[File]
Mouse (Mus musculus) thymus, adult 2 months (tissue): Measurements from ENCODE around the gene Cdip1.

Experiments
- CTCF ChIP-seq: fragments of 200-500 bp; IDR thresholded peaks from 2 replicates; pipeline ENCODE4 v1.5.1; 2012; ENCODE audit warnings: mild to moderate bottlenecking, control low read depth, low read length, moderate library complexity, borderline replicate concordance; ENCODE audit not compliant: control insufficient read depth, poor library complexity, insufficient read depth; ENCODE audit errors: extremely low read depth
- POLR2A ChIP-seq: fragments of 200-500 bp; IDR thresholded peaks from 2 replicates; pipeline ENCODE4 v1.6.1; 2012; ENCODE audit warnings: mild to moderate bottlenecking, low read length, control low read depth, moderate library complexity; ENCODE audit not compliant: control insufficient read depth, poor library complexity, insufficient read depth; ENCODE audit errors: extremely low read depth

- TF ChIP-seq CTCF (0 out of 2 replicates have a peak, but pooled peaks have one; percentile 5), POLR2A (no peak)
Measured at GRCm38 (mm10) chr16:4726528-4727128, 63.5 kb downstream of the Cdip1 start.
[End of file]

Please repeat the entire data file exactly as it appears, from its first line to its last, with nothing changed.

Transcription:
Mouse (Mus musculus) thymus, adult 2 months (tissue): Measurements from ENCODE around the gene Cdip1.

Experiments
- CTCF ChIP-seq: fragments of 200-500 bp; IDR thresholded peaks from 2 replicates; pipeline ENCODE4 v1.5.1; 2012; ENCODE audit warnings: mild to moderate bottlenecking, control low read depth, low read length, moderate library complexity, borderline replicate concordance; ENCODE audit not compliant: control insufficient read depth, poor library complexity, insufficient read depth; ENCODE audit errors: extremely low read depth
- POLR2A ChIP-seq: fragments of 200-500 bp; IDR thresholded peaks from 2 replicates; pipeline ENCODE4 v1.6.1; 2012; ENCODE audit warnings: mild to moderate bottlenecking, low read length, control low read depth, moderate library complexity; ENCODE audit not compliant: control insufficient read depth, poor library complexity, insufficient read depth; ENCODE audit errors: extremely low read depth

- TF ChIP-seq CTCF (0 out of 2 replicates have a peak, but pooled peaks have one; percentile 5), POLR2A (no peak)
Measured at GRCm38 (mm10) chr16:4726528-4727128, 63.5 kb downstream of the Cdip1 start.